It is called Epic Greek because it was used as the language of epic poetry. This is usually in dactylic hexameter, by poets such as Hesiod and Theognis of Megara. Compositions in Epic Greek disappeared with the rise of Koine Greek.
Further reading[change | change source]
- Colvin, Stephen C. 2007. A historical Greek reader: Mycenaean to the koiné. Oxford: Oxford University Press.
- Edwards, G. Patrick. 1971. The language of Hesiod in its traditional context. Oxford: Blackwell.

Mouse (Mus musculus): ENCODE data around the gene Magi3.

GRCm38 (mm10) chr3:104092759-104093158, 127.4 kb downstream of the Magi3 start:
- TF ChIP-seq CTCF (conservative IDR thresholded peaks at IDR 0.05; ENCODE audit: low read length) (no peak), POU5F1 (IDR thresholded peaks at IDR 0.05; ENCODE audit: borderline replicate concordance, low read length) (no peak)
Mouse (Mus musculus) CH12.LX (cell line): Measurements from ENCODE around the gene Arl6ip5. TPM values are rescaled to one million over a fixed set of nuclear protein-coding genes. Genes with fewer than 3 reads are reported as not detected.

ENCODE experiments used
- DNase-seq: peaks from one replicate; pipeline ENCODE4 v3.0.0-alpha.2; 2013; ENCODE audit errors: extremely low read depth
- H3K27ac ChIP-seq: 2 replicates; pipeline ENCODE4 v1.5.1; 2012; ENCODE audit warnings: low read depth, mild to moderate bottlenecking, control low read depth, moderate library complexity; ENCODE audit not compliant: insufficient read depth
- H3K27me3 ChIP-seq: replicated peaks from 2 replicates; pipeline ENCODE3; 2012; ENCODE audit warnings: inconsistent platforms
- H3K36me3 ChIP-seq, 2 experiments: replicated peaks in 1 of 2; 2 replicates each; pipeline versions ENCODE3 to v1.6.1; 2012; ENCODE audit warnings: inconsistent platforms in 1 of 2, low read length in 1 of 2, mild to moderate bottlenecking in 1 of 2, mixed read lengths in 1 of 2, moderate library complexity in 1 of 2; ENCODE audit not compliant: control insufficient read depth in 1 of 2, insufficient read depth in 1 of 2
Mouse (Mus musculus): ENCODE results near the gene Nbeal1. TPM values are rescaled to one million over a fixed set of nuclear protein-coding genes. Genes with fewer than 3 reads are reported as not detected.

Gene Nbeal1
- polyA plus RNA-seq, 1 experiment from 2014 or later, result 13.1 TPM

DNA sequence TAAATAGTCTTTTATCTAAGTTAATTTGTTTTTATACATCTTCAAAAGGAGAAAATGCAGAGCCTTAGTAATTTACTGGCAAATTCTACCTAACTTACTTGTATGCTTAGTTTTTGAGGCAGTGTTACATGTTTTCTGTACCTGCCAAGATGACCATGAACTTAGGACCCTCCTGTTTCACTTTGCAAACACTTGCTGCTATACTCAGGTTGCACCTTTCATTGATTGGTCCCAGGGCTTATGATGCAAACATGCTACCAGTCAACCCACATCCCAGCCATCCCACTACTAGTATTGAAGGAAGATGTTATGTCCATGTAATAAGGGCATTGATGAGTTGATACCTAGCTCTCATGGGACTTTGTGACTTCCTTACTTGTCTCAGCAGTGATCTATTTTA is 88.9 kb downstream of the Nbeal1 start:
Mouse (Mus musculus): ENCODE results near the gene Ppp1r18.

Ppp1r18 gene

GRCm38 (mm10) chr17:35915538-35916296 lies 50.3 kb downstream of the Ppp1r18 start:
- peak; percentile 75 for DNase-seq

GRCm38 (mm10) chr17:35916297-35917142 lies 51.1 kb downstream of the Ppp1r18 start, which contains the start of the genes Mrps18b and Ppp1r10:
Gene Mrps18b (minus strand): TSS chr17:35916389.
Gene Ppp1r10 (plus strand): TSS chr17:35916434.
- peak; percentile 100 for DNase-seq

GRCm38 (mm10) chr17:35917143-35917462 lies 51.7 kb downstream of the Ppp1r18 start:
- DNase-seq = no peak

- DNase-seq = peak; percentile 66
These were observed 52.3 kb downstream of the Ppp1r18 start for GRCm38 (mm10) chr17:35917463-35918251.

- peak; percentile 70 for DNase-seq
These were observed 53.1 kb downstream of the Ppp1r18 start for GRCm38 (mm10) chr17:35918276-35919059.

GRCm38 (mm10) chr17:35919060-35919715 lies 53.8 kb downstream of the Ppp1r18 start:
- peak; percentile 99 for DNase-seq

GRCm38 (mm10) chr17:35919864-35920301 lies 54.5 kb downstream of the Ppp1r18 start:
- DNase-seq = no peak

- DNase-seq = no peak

- Hackstein, Olav. 2010. "The Greek of epic." In A companion to the Ancient Greek language. Edited by Egbert J. Bakker, 401–23. Oxford: Wiley-Blackwell.
References[change | change source]
- Bakker, Egbert J., ed. 2010. A companion to the Ancient Greek language. Oxford: Wiley-Blackwell.
- Christidis, Anastasios-Phoivos, ed. 2007. A history of Ancient Greek: From the beginnings to Late Antiquity. Cambridge, UK: Cambridge University Press.